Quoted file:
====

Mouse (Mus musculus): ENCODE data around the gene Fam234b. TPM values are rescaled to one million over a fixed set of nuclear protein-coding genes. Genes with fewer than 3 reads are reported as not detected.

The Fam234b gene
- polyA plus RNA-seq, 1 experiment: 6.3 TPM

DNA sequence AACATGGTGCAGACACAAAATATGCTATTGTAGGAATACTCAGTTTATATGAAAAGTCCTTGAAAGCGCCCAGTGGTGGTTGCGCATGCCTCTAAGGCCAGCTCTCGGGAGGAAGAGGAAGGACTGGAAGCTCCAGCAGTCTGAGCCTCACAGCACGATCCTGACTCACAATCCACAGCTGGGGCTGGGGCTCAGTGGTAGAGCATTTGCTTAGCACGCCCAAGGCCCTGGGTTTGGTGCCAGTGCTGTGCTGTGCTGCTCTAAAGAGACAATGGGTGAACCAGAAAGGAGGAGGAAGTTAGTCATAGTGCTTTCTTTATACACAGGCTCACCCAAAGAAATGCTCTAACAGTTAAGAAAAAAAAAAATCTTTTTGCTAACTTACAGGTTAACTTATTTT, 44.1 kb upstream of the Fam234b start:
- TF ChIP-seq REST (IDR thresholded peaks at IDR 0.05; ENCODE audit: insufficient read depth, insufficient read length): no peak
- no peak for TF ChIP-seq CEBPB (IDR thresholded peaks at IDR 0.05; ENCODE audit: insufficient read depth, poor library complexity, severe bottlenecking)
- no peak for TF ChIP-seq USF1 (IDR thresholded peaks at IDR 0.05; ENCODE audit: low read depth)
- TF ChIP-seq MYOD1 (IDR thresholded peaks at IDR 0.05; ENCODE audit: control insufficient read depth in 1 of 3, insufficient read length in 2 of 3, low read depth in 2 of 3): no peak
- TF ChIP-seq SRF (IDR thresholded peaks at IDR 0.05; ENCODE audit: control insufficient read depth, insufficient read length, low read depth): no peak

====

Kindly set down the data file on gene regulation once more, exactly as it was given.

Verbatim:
Mouse (Mus musculus): ENCODE data around the gene Fam234b. TPM values are rescaled to one million over a fixed set of nuclear protein-coding genes. Genes with fewer than 3 reads are reported as not detected.

The Fam234b gene
- polyA plus RNA-seq, 1 experiment: 6.3 TPM

DNA sequence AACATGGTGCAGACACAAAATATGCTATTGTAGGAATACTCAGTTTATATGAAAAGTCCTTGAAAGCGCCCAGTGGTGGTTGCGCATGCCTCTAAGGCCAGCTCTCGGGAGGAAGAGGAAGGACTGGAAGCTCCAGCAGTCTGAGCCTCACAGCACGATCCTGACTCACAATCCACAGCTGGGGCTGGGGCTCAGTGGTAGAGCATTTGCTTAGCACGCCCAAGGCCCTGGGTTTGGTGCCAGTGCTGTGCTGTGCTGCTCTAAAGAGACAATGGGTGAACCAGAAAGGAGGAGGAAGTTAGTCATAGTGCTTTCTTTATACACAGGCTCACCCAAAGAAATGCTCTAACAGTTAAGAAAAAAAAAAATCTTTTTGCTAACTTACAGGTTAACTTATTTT, 44.1 kb upstream of the Fam234b start:
- TF ChIP-seq REST (IDR thresholded peaks at IDR 0.05; ENCODE audit: insufficient read depth, insufficient read length): no peak
- no peak for TF ChIP-seq CEBPB (IDR thresholded peaks at IDR 0.05; ENCODE audit: insufficient read depth, poor library complexity, severe bottlenecking)
- no peak for TF ChIP-seq USF1 (IDR thresholded peaks at IDR 0.05; ENCODE audit: low read depth)
- TF ChIP-seq MYOD1 (IDR thresholded peaks at IDR 0.05; ENCODE audit: control insufficient read depth in 1 of 3, insufficient read length in 2 of 3, low read depth in 2 of 3): no peak
- TF ChIP-seq SRF (IDR thresholded peaks at IDR 0.05; ENCODE audit: control insufficient read depth, insufficient read length, low read depth): no peak